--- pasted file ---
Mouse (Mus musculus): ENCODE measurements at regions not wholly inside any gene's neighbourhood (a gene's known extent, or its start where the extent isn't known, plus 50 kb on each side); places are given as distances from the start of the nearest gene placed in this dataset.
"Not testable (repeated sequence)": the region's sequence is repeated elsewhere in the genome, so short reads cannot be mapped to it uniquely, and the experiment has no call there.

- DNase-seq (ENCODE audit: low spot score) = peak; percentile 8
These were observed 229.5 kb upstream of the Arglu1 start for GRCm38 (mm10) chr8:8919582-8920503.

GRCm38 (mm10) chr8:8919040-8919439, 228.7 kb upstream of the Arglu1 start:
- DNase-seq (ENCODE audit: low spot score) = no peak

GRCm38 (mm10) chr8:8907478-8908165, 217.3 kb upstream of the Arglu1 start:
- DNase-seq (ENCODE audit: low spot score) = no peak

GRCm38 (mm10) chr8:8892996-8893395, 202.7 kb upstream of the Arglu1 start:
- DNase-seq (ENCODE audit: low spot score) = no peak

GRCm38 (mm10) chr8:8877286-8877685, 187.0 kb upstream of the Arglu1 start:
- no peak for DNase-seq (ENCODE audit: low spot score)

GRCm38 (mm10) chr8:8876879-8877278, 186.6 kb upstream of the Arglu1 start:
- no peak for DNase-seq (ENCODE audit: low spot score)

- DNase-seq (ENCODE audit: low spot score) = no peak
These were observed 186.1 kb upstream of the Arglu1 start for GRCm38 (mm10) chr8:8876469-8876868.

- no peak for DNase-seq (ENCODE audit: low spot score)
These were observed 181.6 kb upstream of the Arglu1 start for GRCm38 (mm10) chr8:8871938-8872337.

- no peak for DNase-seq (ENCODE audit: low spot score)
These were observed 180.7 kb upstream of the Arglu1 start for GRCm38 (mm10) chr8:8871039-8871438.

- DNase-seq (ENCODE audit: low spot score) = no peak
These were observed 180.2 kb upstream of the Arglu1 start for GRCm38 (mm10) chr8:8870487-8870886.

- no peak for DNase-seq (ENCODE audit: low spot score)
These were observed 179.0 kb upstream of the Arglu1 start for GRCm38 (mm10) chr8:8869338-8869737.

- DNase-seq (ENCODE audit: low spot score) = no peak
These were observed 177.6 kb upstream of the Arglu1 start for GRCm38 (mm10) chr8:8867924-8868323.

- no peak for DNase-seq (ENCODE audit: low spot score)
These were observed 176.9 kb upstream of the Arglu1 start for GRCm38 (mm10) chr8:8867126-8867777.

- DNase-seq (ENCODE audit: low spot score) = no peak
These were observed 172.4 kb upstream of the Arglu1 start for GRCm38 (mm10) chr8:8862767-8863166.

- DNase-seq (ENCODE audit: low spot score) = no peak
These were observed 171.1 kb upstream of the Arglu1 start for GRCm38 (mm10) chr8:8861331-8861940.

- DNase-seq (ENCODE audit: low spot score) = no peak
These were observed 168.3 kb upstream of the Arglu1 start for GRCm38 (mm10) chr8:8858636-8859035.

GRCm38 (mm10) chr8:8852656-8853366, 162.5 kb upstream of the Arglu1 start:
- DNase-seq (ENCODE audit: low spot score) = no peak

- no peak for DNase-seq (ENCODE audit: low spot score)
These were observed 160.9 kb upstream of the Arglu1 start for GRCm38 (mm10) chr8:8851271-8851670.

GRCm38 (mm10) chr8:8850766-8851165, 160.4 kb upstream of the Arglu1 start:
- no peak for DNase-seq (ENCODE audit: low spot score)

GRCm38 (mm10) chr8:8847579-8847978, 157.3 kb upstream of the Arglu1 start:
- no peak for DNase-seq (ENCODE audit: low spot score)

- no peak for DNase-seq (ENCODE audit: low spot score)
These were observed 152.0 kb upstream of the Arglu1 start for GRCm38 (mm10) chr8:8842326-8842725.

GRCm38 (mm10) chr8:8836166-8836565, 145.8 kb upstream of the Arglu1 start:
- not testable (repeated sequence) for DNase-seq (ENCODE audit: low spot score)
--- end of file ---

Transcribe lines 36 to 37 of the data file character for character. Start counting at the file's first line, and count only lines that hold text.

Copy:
- DNase-seq (ENCODE audit: low spot score) = no peak

- no peak for DNase-seq (ENCODE audit: low spot score)